Some radio amateurs have observed that the IC-756Pro series did not "sound quite right" to their ear - "too mechanical, clinical or artificial" for their liking. I would like to comment on this.
Having spent nearly 40 years in the telecom industry, I tend to look for the same things in an HF amateur transceiver as I do in a commercial or military telecom system - the ability to "get the message through" accurately, under a wide range of transmission-medium conditions. If this parameter is met - if I can understand what the distant operator is saying - then my requirements are fulfilled. If the received audio quality is slightly degraded in the process, due to severe filtering and/or noise reduction, this is an acceptable price to pay for optimum articulation and virtually perfect copy.
In a telecommunications system, I rank audio quality lower than communications efficacy. Of course I like to transmit a signal of which I can be proud - and invariably, the IC-756Pro III with the Heil GM-5/HC-5 earns me good audio reports. I also like a received signal which is pleasant to listen to, and does not cause listener fatigue; the IC-756Pro III has very good receive audio to my ear - especially when driving a good telecom-optimised headset.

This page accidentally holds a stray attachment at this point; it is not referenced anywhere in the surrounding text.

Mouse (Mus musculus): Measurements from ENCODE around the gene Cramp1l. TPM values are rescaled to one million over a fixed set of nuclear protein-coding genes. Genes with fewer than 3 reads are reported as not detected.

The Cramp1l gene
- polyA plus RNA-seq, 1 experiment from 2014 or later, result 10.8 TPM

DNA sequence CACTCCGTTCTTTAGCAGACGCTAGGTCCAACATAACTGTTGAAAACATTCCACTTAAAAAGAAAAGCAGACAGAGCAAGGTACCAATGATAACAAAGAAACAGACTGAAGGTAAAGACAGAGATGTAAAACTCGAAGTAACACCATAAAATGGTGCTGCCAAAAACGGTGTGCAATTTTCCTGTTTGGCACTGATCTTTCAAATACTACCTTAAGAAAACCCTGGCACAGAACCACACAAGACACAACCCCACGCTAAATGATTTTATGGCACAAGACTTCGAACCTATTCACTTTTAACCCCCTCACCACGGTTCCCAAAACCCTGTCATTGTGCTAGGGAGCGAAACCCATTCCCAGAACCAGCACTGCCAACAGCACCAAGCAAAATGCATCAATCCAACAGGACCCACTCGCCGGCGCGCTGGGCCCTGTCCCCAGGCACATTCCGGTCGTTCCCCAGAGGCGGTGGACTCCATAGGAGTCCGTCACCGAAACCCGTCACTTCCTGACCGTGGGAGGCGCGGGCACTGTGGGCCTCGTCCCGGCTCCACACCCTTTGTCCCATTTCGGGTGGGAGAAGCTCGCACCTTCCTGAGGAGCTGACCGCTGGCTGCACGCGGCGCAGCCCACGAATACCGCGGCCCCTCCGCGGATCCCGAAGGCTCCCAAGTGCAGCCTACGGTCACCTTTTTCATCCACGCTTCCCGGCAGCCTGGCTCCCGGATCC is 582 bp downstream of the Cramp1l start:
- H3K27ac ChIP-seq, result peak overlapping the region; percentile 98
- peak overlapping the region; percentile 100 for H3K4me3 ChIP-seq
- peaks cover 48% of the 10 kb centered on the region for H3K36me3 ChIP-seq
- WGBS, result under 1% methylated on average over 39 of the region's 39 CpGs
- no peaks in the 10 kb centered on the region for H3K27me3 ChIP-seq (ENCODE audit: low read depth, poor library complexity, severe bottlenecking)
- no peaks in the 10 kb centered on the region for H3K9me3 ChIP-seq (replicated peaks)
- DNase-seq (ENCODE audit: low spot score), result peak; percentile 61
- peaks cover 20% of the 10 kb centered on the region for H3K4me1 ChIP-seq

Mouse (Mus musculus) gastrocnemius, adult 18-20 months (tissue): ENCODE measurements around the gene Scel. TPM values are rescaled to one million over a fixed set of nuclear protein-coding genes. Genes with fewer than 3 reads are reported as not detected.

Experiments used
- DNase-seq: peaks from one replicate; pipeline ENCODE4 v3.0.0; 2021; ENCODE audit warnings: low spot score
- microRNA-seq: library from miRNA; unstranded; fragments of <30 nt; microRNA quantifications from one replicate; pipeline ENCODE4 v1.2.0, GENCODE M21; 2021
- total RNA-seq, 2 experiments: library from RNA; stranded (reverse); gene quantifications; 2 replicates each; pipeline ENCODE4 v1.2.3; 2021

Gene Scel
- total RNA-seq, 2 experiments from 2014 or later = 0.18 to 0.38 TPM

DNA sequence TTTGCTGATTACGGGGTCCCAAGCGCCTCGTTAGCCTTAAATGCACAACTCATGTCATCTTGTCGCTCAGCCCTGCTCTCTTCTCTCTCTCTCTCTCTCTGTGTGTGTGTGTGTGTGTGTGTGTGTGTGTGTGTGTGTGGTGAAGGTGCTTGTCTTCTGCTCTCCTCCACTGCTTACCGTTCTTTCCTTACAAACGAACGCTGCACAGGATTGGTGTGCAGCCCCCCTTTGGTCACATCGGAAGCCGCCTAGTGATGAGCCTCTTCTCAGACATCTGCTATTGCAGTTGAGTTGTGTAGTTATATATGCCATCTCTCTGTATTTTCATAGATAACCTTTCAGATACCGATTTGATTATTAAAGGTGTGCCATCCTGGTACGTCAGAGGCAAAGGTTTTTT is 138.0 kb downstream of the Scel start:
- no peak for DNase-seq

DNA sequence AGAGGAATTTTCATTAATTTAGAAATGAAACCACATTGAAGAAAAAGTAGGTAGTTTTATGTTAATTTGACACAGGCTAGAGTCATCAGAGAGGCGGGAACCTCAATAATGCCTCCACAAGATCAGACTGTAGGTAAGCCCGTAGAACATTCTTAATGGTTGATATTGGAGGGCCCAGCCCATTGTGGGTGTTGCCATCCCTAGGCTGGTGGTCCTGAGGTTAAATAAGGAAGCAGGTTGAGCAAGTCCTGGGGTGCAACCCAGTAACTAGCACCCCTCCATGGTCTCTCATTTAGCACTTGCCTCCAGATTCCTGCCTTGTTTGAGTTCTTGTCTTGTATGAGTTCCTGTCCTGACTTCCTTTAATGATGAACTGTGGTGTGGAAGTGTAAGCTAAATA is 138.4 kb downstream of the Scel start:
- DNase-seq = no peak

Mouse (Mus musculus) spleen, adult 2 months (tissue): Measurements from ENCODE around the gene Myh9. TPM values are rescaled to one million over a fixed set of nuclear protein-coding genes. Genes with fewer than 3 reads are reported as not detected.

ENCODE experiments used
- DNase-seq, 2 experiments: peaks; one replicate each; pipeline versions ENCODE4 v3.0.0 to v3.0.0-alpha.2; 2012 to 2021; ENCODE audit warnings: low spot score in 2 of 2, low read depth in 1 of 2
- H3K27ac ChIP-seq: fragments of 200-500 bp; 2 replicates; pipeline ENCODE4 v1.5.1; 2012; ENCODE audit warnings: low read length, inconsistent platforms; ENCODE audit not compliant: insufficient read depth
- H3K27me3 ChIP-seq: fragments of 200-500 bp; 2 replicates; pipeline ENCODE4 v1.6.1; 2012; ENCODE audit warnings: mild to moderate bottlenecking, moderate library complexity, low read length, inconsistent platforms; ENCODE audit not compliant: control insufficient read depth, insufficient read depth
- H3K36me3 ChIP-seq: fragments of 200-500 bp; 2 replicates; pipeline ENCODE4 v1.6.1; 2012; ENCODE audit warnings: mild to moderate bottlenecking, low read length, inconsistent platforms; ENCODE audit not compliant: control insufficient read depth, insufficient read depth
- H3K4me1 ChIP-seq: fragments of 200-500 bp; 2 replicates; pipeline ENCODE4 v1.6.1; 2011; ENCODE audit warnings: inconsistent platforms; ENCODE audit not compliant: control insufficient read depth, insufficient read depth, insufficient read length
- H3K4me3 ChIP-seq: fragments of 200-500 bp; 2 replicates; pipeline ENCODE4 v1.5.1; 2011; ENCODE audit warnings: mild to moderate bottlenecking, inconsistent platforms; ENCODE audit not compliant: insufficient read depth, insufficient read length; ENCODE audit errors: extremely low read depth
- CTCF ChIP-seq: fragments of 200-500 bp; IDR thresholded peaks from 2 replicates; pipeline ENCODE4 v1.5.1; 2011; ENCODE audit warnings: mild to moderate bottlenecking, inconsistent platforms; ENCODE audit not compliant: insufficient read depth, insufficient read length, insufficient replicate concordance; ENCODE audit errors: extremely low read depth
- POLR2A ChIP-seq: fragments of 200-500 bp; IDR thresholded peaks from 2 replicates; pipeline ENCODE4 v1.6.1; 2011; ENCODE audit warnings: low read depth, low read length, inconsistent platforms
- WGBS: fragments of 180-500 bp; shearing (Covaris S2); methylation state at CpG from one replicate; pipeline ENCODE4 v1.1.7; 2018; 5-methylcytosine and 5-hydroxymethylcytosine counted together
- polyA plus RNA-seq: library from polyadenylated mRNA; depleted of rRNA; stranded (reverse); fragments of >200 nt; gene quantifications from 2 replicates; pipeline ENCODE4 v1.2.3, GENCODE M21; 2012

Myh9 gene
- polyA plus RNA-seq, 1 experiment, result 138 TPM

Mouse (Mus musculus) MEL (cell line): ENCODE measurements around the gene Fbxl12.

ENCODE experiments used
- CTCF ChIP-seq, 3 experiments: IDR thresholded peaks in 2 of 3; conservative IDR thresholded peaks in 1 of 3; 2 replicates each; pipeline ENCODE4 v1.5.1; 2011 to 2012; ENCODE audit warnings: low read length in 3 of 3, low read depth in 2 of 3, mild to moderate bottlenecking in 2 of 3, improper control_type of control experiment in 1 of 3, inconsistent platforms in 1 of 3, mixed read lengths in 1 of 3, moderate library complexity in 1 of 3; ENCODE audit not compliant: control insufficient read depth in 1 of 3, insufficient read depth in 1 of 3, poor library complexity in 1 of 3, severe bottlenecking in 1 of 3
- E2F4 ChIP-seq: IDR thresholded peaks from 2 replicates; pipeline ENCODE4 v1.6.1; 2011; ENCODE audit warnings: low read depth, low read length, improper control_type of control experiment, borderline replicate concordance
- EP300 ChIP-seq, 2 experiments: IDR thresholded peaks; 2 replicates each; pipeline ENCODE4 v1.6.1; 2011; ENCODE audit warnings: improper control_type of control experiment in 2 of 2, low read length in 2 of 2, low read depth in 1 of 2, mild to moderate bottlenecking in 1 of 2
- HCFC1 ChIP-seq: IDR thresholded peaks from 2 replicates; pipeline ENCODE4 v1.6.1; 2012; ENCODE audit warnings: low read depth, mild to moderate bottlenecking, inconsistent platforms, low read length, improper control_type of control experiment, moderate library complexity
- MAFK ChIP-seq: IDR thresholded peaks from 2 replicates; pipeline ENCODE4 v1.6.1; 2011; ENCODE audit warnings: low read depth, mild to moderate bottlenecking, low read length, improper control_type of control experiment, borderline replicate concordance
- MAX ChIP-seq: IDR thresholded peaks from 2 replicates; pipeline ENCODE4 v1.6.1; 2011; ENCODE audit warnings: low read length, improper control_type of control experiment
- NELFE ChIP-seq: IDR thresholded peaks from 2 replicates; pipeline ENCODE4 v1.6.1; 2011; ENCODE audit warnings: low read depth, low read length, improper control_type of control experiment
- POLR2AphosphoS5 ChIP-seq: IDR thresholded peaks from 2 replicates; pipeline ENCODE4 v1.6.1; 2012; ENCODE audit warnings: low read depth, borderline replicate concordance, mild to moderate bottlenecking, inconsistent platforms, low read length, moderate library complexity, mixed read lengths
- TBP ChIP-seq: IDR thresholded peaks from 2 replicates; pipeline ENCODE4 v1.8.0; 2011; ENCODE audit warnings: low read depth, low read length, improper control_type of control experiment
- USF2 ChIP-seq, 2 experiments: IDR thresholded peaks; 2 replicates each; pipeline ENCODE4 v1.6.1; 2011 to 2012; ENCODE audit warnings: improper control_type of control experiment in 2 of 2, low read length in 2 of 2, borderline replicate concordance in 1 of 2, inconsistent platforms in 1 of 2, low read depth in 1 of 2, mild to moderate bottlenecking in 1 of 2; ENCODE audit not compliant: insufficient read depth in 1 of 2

However, if I have to bring the radio's DSP tools to bear to "pull up" an otherwise unintelligible signal, and the end result (whilst perfectly intelligible) is a little "rough" - well, I am ahead of the game because we "got the message through". Here is an example: During a recent sked on 15m with my friend Matt KK5DR, a band-limited noise spectrum about 2 kHz wide popped up on our frequency. By engaging the DSP Manual Notch and turning the control, I was able to pull Matt's signal right out of that stuff with optimal articulation and 100% copy. I defy any analogue radio to emulate this.
In the Icom IF-DSP-based radios, the DSP is the radio.
Ultimately, the radio purchaser will have to make his own decision according to what he prefers and values most. From my perspective, the signal-management power which DSP technology places in my hands has settled the debate in favour of a 100% DSP-based radio architecture.
Copyright © 2007 A. Farson VA7OJ/AB4OJ. All rights reserved. Last updated: 05/26/07